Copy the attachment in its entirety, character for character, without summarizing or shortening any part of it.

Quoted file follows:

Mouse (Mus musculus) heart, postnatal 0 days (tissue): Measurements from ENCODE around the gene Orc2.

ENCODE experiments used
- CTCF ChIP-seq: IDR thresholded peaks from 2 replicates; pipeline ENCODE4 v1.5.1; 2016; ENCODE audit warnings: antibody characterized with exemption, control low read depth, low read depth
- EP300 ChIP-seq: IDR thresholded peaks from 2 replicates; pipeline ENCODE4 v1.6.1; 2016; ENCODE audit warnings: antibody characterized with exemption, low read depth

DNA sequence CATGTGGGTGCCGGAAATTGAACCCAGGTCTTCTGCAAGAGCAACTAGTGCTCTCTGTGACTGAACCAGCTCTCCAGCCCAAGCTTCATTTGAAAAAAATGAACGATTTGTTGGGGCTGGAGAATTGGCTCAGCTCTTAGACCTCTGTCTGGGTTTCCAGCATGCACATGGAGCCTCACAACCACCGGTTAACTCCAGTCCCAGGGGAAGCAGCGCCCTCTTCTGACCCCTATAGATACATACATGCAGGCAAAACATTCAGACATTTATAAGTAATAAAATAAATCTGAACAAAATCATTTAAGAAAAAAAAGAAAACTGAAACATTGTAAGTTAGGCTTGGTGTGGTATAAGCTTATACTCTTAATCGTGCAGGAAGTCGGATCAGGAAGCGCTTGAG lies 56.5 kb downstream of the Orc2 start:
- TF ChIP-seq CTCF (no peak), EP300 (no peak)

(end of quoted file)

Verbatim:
Mouse (Mus musculus) heart, postnatal 0 days (tissue): Measurements from ENCODE around the gene Orc2.

ENCODE experiments used
- CTCF ChIP-seq: IDR thresholded peaks from 2 replicates; pipeline ENCODE4 v1.5.1; 2016; ENCODE audit warnings: antibody characterized with exemption, control low read depth, low read depth
- EP300 ChIP-seq: IDR thresholded peaks from 2 replicates; pipeline ENCODE4 v1.6.1; 2016; ENCODE audit warnings: antibody characterized with exemption, low read depth

DNA sequence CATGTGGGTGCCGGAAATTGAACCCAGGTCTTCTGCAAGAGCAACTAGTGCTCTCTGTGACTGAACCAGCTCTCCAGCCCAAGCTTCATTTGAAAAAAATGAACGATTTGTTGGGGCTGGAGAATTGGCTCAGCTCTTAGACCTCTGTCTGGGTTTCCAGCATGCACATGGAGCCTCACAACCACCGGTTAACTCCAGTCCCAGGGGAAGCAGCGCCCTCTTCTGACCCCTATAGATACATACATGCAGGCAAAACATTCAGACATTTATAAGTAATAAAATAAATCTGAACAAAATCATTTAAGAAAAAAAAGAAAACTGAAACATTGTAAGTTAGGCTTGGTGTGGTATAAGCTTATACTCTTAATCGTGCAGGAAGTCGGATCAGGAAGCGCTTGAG lies 56.5 kb downstream of the Orc2 start:
- TF ChIP-seq CTCF (no peak), EP300 (no peak)